(a) mESCs were transfected with either a nontargeting (N/T) siRNA or siRNAs to Fbxo15 (oligo #2), GCN5L1, or KBP. Cells were either maintained in LIF-containing medium or induced to differentiate for 24 h after LIF withdrawal and exposure to retinoic acid (RA). Cells were then collected and lysed for immunoblotting as indicated. (b) mESCs were treated for 12 h with either DMSO or the TDH inhibitor Qc-1. Protein extracts were then immunoblotted for the indicated proteins. (c)The experiment was performed as in b, except that cells were treated with cycloheximide (CHX) for the indicated times. (d) mESCs were transfected with either a nontargeting (N/T) siRNA or siRNAs to Fbxo15 (oligo #1), GCN5L1, KBP, or TDH. Cells were either maintained in LIF-containing medium or induced to differentiate for 24 h after LIF withdrawal and exposure to neurobasal (NB) medium on non-adherent petri dishes. Cells were then collected and lysed for immunoblotting as indicated. Unprocessed original scans of blots are shown Supplementary Fig. 9. Unless otherwise noted, experiments were performed at least three times.

Supplementary Figure 4 Accumulation of KBP does not induce any major transcriptional rearrangement.

mESCs were infected with lentiviruses expressing either HA-tagged wild type mouse KBP or HA-tagged mouse KBP(KK/RR) and maintained in self renewing conditions. RNA-seq analysis was performed and results are shown as a MA plot of log2 fold changes versus the mean of normalized counts. Genes were considered differentially expressed when the P adjusted value was <0.05. 290 genes displayed differential expression, with modest fold changes (the relative expression for each affected transcript is comprised between −0.2 and +0.3). Neither a variation in the expression of the pluripotency core factors nor changes in the major metabolic drivers were detected. The complete list of FPKM reads is reported in Supplementary Table 2. n = 3 biologically independent experiments.

Supplementary Figure 5 Inhibition of KBP degradation promotes mitochondria-to-microtubule interaction and mitochondrial network expansion in mESCs.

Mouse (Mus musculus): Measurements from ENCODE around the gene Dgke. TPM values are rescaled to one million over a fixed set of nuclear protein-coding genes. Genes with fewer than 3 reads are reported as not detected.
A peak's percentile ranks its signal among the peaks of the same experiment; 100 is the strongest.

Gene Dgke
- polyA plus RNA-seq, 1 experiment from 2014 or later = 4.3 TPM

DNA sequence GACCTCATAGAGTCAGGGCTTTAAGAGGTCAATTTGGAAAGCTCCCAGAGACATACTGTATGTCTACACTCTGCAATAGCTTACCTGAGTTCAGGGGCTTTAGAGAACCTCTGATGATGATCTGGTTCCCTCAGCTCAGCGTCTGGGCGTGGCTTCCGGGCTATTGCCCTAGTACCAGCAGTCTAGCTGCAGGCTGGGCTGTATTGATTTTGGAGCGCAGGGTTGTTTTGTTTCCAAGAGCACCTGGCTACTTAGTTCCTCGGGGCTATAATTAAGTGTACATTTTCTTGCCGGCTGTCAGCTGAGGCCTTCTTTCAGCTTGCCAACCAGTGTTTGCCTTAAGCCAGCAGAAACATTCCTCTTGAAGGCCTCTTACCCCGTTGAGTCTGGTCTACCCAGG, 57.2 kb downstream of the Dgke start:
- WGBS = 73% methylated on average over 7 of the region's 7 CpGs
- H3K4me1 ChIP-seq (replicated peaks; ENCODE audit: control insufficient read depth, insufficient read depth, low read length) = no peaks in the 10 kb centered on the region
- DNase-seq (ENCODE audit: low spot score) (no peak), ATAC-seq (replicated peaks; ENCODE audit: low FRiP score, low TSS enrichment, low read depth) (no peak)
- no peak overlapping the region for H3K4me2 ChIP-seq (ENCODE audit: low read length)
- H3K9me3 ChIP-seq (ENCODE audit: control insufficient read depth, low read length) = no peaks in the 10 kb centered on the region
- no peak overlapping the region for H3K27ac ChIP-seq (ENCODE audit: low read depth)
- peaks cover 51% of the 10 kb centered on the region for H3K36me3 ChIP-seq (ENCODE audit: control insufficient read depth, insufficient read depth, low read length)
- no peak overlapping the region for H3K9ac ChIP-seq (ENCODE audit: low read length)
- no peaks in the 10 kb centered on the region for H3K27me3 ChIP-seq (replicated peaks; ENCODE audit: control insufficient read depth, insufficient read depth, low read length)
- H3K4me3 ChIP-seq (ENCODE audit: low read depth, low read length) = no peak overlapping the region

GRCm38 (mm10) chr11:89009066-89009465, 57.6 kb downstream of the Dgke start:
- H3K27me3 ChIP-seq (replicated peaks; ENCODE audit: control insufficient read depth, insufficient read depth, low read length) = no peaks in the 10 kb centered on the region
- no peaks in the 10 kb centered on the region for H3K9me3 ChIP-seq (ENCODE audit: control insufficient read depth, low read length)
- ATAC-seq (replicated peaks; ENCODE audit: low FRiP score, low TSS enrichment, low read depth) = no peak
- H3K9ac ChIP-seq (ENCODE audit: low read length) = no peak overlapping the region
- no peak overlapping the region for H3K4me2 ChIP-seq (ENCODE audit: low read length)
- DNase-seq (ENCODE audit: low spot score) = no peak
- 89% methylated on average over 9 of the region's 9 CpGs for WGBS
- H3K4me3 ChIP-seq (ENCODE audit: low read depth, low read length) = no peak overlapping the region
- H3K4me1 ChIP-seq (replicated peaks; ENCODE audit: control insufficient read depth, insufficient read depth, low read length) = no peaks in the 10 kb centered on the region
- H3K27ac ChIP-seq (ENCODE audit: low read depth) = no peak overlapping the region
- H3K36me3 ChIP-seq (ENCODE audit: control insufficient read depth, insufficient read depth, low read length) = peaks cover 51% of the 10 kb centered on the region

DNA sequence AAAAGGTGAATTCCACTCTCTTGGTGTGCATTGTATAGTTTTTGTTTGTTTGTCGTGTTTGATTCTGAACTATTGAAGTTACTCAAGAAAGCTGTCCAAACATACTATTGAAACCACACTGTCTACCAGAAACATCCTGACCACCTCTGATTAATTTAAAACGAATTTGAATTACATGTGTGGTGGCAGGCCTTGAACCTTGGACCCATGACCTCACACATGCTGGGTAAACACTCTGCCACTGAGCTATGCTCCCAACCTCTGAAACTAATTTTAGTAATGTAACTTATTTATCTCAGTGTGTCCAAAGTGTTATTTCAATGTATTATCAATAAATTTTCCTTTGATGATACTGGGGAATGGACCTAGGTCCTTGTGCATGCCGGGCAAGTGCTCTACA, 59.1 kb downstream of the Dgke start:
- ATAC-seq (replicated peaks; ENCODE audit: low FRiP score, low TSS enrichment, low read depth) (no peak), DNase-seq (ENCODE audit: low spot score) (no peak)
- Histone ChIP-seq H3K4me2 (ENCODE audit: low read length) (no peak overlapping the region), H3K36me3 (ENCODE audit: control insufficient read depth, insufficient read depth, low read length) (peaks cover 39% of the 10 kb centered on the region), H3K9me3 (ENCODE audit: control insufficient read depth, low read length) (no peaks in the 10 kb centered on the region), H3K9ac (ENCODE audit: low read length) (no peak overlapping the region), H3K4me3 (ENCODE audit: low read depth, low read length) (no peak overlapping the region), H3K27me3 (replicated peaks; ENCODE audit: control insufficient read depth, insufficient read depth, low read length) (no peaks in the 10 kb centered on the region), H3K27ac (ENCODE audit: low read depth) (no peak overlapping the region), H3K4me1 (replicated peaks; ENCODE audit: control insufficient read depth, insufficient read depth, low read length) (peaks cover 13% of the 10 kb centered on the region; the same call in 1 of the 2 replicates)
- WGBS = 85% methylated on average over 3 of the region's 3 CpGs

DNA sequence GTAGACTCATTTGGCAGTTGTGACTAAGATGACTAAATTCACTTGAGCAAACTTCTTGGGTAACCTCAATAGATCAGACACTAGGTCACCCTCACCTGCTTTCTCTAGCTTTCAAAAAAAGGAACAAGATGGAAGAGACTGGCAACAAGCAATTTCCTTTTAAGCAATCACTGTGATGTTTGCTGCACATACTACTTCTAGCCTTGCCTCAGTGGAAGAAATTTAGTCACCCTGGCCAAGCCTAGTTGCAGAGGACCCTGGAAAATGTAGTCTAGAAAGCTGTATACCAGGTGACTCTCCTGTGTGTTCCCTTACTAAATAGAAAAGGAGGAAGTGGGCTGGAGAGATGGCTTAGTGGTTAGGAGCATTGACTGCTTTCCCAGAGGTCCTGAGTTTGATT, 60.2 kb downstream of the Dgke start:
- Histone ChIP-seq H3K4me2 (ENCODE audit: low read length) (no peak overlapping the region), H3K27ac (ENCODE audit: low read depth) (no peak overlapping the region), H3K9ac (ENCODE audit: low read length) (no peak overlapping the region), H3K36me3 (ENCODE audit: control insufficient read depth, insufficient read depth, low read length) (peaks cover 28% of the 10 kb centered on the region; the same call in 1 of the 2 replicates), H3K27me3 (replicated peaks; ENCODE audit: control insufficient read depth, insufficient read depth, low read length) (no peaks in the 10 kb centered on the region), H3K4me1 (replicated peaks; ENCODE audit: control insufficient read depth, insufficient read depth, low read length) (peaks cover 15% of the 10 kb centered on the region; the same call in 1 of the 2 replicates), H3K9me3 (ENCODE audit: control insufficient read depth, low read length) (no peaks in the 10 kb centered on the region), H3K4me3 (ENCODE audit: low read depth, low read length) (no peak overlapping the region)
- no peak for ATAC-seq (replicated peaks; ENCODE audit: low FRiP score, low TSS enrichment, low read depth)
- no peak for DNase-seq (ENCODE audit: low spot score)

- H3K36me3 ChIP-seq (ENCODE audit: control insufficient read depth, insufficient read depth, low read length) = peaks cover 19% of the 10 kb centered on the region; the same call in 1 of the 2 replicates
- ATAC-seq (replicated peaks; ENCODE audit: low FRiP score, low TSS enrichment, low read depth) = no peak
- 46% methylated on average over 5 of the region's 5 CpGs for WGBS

(a) mESCs were transfected with either a nontargeting (N/T) siRNA or an siRNA to Fbxo15 (oligo #1) and immunostained for TOM20 and β-tubulin. Microtubule-mitochondria co-localization was detected using confocal microscopy. Scale bar, 15 μm. In the bottom graph, the Manders’ Overlap Coefficient is shown. n = 61 and 40 cells (N/T and Fbxo15 siRNA, respectively). P value was calculated by unpaired t-test. Error bars indicate ± s.d. (b) mESCs were treated for 12 h with DMSO or Qc-1 and immunostained for TOM20 and β-tubulin. Microtubule-mitochondria co-localization was detected by confocal microscopy. Scale bar = 15 μm. In the bottom graph, the Manders’ Overlap Coefficient is shown. n = 32 and 47 cells (DMSO and Qc-1 treatment, respectively). P values were calculated by unpaired t-test. Error bars indicate ± s.d. (c) mESCs were either maintained in LIF-containing medium or induced to differentiate for 24 h after LIF withdrawal and exposure to retinoic acid (RA). Cells were stained with Mitotracker and DAPI and then analyzed by 3D deconvolution microscopy. Representative MIPs are displayed. Scale bar = 15 μm. (de) mESCs were transfected with either a nontargeting (N/T) siRNA or an siRNA to Fbxo15 (oligo #1) in the presence or absence of an siRNA to KBP, and maintained in LIF-containing medium. Cells were stained with Mitotracker and DAPI prior to fixation and then analyzed by confocal microscopy. Panel (d) shows the MIPs of representative cells (scale bar = 15 μm). Panel (e) shows the quantification of average mitochondrial content. n = 62, 62 and 33 cells (N/T, Fbxo15 and Fbxo15 + KBP siRNA, respectively). P value was calculated by one-way ANOVA. Error bars indicate ± s.d. (f) mESCs were transfected with either an siRNA to Fbxo15 (oligo #1) or a nontargeting (N/T) siRNA. Total cellular DNA was extracted and mtDNA copy number was evaluated by qPCR normalized using β-actin DNA copy number. mtDNA amount in mESCs expressing transfected with a nontargeting (N/T) siRNA was set as 100 and the graph shows the fold change. P value was calculated by t-test. Error bars indicate ± s.d. n = 4 biologically independent experiments (see Supplementary Table 6). (g) mESCs were transfected with either an siRNA to Fbxo15 (oligo #1) or a nontargeting (N/T) siRNA. Protein extracts were then immunoblotted for the indicated proteins. Unprocessed original scans of blots are shown Supplementary Fig. 9. Unless otherwise noted, experiments were performed at least three times.